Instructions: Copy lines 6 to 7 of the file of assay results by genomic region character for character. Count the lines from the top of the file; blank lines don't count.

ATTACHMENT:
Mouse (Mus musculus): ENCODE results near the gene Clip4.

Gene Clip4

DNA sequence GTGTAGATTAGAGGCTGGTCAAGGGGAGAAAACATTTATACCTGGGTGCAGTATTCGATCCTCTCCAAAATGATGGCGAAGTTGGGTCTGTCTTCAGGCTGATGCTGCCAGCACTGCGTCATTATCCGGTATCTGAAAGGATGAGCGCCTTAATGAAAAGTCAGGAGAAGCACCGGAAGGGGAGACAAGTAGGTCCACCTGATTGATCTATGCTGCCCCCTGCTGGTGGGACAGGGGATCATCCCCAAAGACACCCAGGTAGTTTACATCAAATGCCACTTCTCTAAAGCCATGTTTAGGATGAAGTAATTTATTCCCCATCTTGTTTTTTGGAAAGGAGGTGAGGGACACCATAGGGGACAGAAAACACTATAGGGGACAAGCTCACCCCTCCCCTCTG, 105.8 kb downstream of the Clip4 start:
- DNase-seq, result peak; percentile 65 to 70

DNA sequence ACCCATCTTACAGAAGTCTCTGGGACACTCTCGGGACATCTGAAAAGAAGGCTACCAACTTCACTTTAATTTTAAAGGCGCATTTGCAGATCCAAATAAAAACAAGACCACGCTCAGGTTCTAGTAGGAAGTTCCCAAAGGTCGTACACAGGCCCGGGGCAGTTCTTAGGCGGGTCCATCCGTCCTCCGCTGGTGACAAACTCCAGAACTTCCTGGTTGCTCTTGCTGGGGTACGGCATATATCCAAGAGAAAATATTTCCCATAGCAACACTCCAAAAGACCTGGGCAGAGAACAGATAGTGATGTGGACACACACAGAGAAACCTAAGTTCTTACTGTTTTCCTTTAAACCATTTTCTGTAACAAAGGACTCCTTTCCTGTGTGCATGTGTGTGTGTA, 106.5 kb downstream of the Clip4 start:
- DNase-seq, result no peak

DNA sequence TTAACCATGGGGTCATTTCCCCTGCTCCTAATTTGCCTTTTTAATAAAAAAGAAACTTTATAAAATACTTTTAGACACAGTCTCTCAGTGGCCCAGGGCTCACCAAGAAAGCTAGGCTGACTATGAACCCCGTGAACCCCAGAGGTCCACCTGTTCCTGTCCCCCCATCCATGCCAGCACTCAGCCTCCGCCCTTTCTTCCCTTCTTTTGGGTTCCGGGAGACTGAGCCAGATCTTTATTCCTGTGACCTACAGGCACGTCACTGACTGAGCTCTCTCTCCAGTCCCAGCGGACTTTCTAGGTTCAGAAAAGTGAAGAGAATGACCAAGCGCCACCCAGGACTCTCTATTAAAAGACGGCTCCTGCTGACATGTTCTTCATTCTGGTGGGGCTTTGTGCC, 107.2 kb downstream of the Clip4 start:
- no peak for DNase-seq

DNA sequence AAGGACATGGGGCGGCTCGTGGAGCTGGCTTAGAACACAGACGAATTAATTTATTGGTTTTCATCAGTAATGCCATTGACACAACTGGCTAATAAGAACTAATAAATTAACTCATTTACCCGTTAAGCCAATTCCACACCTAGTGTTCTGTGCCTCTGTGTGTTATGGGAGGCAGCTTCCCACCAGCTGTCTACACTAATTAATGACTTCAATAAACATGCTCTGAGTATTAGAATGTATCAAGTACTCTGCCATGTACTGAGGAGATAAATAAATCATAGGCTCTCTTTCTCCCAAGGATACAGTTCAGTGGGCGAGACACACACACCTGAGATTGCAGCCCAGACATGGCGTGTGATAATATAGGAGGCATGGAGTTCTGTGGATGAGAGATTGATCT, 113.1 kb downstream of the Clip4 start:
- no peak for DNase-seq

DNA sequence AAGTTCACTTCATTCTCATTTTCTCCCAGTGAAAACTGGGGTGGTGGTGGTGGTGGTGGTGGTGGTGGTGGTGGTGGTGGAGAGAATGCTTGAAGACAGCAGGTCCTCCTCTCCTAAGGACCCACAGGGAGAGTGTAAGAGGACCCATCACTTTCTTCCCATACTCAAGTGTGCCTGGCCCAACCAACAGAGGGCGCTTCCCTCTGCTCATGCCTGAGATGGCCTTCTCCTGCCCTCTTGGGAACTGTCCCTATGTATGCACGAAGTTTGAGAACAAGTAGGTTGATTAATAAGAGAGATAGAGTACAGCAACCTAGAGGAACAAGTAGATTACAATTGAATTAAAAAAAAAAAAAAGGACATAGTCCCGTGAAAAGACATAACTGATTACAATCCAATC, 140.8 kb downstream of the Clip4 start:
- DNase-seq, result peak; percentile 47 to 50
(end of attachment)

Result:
- DNase-seq, result no peak

DNA sequence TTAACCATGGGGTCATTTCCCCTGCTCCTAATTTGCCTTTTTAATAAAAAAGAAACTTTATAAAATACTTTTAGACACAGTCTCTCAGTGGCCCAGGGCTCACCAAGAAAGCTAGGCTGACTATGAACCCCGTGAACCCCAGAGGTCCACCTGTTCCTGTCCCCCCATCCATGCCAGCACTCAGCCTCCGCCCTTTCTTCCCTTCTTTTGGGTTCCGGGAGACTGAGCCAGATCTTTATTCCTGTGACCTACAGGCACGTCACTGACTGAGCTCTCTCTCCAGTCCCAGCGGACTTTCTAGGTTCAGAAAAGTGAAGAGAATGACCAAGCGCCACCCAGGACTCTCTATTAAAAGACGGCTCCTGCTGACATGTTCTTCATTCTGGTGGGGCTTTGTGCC, 107.2 kb downstream of the Clip4 start: